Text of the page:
Breaking Down the 18 Month Warning


Robert Igbokwe, Editor-in-Chief

At the end of last July, the BBC published an article explaining why climatologists and diplomats such as Hans Joachim Schellnhuber and Prince Charles have emphasized the importance of the next 18 months in the global fight against climate change. Since then, warnings of an 18-month ultimatum have spread across social media and dinner tables, inciting arguments about not only how best to approach this situation, but the ultimatum’s legitimacy in the first place. News of private corporations cutting and burning down portions of the Amazon to clear land has further fueled public outrage, given the Amazon’s importance as a natural air filter for the world’s greenhouse gases. But as the 18-month message spreads across the nation, so does paranoia and confusion, largely as a result of misinformation.
Arguably the population most concerned about the climate is the nation’s youth. “I believe in this warning 100% because there have been numerous studies on this topic, all of them pointing to the same conclusion: humans are killing the environment,” said junior Maeve Healy. Maya Passman, a senior, agreed, “I definitely believe the warning is real. Our Earth has been declining ever since humans have occupied it. It is devastating that we have been around for a fraction of the Earth’s existence, yet we have already destroyed it.” 
On the other hand, junior Ethan Pinto has doubts about the warning’s legitimacy, considering similar cautionary messages that have come before it. “I don’t really believe this warning at all,” he said. “We were literally told not even six months ago that we had eleven years, and now all of a sudden it’s eighteen months? People have been saying this for years, and for that reason, I don’t buy it.” 
The varying levels of concern about the ultimatum is, to some degree, a reflection of the disparities in the warning’s interpretations. While the messages dispersed online imply that the Earth will experience an apocalyptic end by December 2020, the warning’s actual implications are somewhat less catastrophic. Schellnhuber, the founding director of the Potsdam Institute for Climate Impact Research and former chair of the German Advisory Council on Global Change, said, “The climate math is brutally clear: While the world can’t be healed within the next few years, it may be fatally wounded by negligence until 2020.” However, the Potsdam Institute has clarified that Schellnhuber meant the Earth is approaching a point at which the global temperature will rise to an amount that will slowly but steadily lead to uncontrollable and disastrous climates worldwide. To offer context, the goal of the Paris Climate agreement was to peak the global temperature at 1.5º C; current carbon-cutting plans are nowhere near this goal and the global temperature is now approaching 3º C.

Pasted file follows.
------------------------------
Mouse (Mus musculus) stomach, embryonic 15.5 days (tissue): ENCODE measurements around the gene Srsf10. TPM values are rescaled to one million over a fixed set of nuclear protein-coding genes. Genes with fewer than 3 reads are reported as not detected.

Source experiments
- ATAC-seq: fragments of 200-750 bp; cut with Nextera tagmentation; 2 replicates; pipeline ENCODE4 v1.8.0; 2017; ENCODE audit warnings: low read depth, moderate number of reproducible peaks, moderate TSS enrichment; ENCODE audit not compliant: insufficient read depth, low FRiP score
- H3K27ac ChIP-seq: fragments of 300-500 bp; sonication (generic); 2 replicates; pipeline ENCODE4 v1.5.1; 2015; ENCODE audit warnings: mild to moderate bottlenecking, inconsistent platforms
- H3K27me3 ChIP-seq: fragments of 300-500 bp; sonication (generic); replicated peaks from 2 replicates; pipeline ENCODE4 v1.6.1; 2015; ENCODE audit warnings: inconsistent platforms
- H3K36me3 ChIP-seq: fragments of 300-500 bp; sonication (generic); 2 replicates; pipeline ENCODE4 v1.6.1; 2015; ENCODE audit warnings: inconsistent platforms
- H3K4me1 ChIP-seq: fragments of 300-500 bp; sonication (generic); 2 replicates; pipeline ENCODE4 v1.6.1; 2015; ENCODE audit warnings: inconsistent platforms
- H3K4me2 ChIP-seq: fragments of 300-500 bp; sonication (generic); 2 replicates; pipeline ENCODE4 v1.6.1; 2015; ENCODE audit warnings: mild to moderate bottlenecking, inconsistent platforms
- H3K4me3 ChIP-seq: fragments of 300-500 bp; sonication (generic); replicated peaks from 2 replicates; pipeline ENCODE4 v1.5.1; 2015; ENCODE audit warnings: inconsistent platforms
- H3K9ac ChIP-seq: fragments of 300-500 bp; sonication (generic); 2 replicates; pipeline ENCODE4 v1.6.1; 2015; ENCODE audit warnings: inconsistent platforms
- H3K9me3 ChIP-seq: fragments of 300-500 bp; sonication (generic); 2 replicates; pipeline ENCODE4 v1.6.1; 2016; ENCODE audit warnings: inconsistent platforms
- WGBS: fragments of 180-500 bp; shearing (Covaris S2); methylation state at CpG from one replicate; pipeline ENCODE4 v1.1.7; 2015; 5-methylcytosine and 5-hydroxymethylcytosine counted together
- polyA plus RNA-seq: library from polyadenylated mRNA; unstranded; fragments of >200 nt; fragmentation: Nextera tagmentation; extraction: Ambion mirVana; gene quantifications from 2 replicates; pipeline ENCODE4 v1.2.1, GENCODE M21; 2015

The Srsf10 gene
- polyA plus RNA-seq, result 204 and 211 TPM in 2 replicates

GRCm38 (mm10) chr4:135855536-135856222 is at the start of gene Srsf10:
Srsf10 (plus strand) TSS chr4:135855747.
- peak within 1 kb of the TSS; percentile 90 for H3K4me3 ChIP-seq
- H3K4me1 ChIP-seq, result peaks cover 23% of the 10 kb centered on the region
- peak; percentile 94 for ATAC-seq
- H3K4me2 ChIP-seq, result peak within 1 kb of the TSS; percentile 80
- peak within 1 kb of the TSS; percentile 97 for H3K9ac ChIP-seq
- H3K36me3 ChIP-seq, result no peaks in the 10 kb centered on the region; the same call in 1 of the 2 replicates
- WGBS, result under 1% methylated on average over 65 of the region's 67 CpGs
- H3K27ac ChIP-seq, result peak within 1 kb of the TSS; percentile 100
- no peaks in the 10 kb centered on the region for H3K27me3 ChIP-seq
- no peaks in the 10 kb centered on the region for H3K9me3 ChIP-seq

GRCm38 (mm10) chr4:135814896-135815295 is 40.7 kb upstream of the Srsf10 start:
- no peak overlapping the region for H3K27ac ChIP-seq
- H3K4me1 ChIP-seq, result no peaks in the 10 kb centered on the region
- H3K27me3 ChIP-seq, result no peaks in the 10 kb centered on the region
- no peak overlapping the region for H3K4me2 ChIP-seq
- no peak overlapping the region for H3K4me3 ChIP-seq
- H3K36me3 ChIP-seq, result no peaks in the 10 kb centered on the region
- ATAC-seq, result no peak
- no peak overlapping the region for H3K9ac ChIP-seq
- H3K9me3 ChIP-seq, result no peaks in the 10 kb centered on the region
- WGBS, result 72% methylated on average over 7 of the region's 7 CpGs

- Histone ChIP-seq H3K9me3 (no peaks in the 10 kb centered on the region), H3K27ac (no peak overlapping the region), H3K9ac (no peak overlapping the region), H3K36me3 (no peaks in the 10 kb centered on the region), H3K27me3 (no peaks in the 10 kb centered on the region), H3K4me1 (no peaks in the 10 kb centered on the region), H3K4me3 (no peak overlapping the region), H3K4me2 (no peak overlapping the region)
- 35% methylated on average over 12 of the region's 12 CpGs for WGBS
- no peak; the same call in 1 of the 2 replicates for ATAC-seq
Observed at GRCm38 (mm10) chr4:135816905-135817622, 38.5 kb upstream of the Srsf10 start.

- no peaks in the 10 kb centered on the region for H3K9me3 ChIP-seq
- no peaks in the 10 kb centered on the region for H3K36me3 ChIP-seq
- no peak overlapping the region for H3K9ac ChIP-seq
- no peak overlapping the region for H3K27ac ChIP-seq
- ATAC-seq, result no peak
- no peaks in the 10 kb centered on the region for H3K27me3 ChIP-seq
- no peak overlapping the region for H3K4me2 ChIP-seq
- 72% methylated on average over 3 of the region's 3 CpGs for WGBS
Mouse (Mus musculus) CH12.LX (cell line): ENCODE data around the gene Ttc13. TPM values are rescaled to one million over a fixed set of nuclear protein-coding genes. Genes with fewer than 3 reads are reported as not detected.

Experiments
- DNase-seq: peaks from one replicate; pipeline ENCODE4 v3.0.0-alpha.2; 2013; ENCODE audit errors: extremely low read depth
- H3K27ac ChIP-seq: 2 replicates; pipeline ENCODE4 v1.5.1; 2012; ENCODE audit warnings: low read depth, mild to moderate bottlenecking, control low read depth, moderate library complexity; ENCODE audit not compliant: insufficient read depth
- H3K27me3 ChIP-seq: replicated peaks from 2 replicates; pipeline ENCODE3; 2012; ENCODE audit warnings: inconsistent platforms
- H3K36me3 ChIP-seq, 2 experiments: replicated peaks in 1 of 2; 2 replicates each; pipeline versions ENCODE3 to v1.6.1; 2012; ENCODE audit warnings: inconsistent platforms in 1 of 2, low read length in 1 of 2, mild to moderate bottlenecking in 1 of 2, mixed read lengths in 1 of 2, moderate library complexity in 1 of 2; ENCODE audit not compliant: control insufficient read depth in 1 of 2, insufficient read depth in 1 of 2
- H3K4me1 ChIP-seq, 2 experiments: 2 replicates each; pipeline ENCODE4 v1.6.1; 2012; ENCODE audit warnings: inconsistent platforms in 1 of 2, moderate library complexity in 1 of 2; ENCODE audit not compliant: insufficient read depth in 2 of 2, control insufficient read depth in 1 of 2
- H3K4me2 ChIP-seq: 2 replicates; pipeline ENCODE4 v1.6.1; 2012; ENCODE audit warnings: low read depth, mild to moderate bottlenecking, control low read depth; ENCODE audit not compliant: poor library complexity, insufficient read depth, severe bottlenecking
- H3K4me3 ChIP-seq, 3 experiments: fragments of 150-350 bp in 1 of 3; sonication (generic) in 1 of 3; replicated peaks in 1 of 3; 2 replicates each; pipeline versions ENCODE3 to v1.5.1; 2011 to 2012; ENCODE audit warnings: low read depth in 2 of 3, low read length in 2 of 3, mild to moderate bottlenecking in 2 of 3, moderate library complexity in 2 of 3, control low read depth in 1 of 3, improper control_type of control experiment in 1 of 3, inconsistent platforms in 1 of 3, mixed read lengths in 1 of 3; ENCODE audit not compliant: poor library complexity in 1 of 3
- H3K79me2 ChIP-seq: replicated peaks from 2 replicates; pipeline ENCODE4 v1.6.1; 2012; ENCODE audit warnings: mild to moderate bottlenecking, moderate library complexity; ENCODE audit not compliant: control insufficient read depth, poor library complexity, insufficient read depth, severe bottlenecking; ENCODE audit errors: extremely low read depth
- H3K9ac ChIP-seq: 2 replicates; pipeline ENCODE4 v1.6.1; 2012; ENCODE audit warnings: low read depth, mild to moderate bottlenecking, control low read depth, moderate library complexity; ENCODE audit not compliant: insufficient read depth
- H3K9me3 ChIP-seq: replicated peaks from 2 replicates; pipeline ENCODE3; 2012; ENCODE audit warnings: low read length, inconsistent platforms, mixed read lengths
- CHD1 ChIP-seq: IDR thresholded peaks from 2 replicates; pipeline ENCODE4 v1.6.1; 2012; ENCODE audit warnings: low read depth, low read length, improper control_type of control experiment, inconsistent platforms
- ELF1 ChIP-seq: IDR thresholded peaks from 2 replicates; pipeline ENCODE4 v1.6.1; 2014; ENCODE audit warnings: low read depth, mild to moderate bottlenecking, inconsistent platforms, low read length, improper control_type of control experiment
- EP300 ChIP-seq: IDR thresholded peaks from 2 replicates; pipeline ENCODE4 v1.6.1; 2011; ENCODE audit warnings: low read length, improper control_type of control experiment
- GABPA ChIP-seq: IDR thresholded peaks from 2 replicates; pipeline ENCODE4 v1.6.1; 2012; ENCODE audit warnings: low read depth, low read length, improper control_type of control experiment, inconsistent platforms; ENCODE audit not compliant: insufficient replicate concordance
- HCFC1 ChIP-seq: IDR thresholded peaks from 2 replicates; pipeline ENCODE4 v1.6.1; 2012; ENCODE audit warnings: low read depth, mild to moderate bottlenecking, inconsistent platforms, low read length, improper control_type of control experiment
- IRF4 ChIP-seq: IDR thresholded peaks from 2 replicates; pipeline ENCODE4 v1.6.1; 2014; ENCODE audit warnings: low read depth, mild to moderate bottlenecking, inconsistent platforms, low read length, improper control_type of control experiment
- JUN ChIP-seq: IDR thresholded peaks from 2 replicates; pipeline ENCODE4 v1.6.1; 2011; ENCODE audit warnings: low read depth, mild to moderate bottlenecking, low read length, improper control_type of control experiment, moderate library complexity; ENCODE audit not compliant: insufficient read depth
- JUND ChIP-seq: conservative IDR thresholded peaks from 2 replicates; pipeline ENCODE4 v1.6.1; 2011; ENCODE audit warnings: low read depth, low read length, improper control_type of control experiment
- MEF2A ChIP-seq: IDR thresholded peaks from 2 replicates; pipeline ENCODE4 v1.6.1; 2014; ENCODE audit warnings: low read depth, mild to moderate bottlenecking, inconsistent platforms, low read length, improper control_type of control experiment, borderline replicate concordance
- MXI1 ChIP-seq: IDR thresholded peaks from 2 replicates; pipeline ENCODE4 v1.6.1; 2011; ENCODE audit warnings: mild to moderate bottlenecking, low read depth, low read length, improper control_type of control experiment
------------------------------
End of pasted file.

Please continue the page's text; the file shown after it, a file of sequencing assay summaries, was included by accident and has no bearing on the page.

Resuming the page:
But contrary to the growing narrative, the 18-month warning truly is an ultimatum, meaning there is an option other than unavoidable devastation. Prince Charles, who reiterated the warning during a reception for Commonwealth foreign ministers, meant it as a call for action to members of the UN to begin radical initiatives towards cutting down carbon emissions. Many nations, including France, Sweden, and the UK, are shutting down their coal-fueled plants and optimizing their recycling systems. International pressure has been placed on the nations with the largest yearly emissions and UN Secretary Antonio Guterres has emphasized the importance of all UN members committing to decreasing their carbon emissions. But likely the most important steps towards combating climate change will take place after the Conference of Parties to the United Nations Framework Convention on Climate Change (UNFCCC COP 26).
Nevertheless, many civilians have realized and argue the importance of smaller-scale actions in reducing the world’s carbon footprint – junior Rashail Wasim said “I’ve seen people doing small things to limit their own carbon footprints, such as use metal straws and reusable bottles. I think these are important steps to getting us off fossil fuels and transitioning to a net zero-carbon economy, but collective action is still necessary.” 
However, Briannah Cook, a senior, highlighted the fact that, due to the aforementioned misinterpretations of the 18-month warning, not everyone is as inspired to reduce their carbon footprint: “I think people are paralyzed into apathy,” Cook said. “With all of the reports coming out, people feel like there’s nothing they can do to help stop the crisis, so they just stop caring. These reactions are understandable, but they will be the death of us.”
Maeve Healy also emphasized the importance of both small actions in disincentivizing unsustainable methods of production and pressuring politicians and representatives into making the drastic changes that the ultimatum calls for. “The Earth’s temperature will continue to rise unless the US Congress and the rest of the world’s officials create laws dictating how much waste and carbon emissions companies can produce and regulating how many trees are cut down,” she said. “Anything is better than nothing, so everyone should keep carrying their straws and making little changes, but please keep in mind that the world is not and should not be depending on us as individuals. The most important thing to take away from the warning is that it’s essential that we tell our leaders to pass environmental laws. Write to our representatives and senators and urge them to help pass bills. Call our congressmen. Protest. Get the government’s attention, and do what we can to give power to the people who can stop climate change.”